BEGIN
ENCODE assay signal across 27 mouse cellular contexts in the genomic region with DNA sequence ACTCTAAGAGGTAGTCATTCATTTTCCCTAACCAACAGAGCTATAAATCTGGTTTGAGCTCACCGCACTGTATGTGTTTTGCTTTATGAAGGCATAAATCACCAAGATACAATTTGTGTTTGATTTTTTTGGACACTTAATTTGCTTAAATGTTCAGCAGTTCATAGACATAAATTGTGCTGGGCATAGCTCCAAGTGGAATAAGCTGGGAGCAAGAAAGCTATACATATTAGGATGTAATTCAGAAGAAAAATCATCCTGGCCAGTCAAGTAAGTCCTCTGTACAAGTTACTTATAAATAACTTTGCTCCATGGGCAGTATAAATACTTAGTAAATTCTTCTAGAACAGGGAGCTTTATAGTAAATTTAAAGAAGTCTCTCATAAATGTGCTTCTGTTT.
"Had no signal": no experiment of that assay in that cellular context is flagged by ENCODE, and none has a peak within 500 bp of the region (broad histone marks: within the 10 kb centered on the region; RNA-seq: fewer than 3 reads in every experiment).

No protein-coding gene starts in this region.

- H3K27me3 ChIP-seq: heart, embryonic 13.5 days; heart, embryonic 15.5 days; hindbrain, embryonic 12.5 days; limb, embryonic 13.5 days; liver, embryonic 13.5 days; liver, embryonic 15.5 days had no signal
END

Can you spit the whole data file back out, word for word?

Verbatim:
ENCODE assay signal across 27 mouse cellular contexts in the genomic region with DNA sequence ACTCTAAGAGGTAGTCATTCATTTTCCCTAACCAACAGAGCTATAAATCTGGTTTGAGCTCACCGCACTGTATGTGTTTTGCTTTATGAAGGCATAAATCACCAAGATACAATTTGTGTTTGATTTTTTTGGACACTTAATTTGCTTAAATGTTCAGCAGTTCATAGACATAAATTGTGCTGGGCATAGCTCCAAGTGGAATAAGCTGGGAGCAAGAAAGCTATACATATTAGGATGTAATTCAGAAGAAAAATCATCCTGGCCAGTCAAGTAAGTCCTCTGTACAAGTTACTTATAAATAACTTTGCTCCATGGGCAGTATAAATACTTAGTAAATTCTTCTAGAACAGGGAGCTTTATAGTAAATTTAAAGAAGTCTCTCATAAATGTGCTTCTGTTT.
"Had no signal": no experiment of that assay in that cellular context is flagged by ENCODE, and none has a peak within 500 bp of the region (broad histone marks: within the 10 kb centered on the region; RNA-seq: fewer than 3 reads in every experiment).

No protein-coding gene starts in this region.

- H3K27me3 ChIP-seq: heart, embryonic 13.5 days; heart, embryonic 15.5 days; hindbrain, embryonic 12.5 days; limb, embryonic 13.5 days; liver, embryonic 13.5 days; liver, embryonic 15.5 days had no signal